Farmer-entrepreneurs with a wide range of managerial and daily

Farmer-entrepreneursoperate in a complex and dynamic environment. They are part of a largercollection of people including other farmers, suppliers, traders, transporters,processors and many others. Each of these has a role to play in producingproducts and moving them through to the market and value chain.

They also needto respect each other and work together to make the whole system work betterand be more profitable. Being an entrepreneur is a way of life and a way oflooking at the world to enjoy independence and freedom. They decide forthemselves what to do, they also need to face risks and to cope with the risksthey will face in the complex world in which they compete, they need to developan entrepreneurial spirit. Working under pressure and immediately accountablefor the outcomes good or bad of their decisions.

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While farmer-entrepreneurs arefree and independent, they do not work alone. They operate in a complex anddynamic environment. A farmer with an entrepreneurial spirit energetically, enthusiasticallyand carefully makes many different decisions about his farm in the context ofthe value chain that influences the profits of the farm business.

This is allhappening in a dynamic, ever-changing and uncertain setting.     To make sure their farm businesses developand adapt in response to these changes, farmer entrepreneurs need to focusingon their purpose to do the best to turn every event to advantage.They also need toseize every opportunity and make the best of it to make the whole system workin favour.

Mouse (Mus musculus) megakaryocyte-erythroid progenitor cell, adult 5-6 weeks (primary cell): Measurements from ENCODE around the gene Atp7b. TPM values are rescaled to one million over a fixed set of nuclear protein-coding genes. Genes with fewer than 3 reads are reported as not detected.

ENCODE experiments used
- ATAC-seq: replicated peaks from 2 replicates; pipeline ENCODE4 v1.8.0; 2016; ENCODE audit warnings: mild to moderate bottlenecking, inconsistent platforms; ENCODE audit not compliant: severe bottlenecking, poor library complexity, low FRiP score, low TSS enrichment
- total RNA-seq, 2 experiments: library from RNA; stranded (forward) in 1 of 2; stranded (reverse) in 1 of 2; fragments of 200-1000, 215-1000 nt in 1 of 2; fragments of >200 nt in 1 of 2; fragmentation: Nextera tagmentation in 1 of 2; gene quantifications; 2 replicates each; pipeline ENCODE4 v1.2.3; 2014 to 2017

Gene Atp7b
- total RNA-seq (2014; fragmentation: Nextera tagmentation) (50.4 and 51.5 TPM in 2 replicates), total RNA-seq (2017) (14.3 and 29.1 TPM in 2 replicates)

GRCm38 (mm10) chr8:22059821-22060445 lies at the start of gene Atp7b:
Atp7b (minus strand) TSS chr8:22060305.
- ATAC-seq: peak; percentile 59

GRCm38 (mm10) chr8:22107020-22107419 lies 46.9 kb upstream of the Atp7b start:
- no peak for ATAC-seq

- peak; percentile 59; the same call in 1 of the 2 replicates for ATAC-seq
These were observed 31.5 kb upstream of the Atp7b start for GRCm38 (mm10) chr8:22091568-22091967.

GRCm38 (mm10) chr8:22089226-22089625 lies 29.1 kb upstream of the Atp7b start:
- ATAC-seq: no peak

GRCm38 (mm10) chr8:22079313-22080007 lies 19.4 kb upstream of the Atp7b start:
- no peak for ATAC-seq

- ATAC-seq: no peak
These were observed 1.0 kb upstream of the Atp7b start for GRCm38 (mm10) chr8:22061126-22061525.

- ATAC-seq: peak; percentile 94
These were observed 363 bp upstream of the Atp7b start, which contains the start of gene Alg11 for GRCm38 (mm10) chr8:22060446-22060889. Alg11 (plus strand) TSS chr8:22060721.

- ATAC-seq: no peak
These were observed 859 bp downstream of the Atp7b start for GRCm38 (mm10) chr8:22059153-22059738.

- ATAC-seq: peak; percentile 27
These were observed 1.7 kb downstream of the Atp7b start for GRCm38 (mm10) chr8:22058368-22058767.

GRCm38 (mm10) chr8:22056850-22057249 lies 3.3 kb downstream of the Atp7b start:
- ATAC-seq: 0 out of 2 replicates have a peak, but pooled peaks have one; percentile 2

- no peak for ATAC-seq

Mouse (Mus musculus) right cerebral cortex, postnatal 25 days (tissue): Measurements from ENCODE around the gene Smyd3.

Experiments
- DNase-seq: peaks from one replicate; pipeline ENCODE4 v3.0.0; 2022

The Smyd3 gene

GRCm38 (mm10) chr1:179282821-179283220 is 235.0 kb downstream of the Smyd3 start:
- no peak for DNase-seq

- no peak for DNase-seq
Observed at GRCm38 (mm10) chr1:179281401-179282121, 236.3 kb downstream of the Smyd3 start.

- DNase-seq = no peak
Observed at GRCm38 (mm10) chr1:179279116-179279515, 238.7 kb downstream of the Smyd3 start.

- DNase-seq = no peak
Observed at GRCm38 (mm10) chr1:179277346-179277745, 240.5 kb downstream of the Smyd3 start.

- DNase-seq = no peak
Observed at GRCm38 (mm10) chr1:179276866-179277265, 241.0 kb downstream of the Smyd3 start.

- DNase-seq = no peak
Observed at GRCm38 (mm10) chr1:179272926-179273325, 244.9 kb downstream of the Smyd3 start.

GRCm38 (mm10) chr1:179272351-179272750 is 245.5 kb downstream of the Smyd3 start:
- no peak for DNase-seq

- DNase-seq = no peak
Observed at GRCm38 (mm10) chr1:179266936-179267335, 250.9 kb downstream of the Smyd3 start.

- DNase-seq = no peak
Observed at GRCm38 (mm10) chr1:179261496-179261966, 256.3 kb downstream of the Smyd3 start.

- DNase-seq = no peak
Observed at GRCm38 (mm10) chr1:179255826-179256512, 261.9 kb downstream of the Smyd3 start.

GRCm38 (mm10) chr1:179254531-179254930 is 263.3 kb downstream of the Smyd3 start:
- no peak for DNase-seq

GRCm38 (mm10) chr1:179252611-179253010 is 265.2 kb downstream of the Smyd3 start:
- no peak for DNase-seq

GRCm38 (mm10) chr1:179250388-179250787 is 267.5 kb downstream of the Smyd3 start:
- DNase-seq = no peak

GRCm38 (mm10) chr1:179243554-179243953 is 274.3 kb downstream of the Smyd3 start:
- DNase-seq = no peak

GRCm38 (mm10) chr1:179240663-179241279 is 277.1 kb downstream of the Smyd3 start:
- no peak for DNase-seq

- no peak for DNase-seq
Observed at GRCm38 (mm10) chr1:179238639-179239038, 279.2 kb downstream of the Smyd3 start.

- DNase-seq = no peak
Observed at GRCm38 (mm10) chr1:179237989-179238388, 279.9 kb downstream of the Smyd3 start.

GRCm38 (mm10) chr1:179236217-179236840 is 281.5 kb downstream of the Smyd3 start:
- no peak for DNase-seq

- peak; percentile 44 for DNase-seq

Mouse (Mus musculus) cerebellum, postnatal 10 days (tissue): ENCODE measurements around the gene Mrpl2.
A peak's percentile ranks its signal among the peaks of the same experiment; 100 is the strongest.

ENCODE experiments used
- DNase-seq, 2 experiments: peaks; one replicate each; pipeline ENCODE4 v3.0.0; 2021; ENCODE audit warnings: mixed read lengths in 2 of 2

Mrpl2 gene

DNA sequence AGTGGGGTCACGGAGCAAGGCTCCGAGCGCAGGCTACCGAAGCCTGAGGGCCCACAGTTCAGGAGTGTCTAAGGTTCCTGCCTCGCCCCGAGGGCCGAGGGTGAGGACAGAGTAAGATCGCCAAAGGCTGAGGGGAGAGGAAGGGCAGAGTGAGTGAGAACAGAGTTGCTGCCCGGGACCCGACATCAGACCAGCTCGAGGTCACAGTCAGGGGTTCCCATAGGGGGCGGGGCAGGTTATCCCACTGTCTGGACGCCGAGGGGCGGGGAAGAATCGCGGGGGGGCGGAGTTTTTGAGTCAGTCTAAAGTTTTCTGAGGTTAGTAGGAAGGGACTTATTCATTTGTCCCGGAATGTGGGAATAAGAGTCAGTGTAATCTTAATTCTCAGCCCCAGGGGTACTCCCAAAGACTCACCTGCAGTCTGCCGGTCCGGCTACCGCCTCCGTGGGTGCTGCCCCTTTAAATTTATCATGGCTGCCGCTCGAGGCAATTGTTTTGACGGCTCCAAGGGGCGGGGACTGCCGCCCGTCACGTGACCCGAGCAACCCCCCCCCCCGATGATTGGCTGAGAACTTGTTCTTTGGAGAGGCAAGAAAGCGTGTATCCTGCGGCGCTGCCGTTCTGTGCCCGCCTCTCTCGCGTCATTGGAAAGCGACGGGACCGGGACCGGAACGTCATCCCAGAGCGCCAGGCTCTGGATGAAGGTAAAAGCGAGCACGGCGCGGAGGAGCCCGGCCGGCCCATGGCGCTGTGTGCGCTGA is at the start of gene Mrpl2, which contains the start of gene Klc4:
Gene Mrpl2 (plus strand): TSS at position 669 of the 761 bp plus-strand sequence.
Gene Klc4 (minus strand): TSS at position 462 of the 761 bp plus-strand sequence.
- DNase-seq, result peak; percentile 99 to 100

The ‘way of life’ of a farmer-entrepreneur also has its pros andcons, they are freedom in making decisions about the business and therelationship with family, control over what has to be done, when and in whatorder. They are working alone often in solitude to coping with a wide range ofmanagerial and daily tasks. However, they will live with uncertainty if cannotgenerate profit you may not survive in the future. It also facing the riskingpersonal assets and security, high level of responsibility and risk of failure.Living with an inability to control the actions of stakeholders upon whom thesuccess of the business depends on develops trust and alliances with otherstakeholders where mutual benefits exist. They also need working in long timeand irregular hours to meet demands but they also can closely interwoven familyand business life.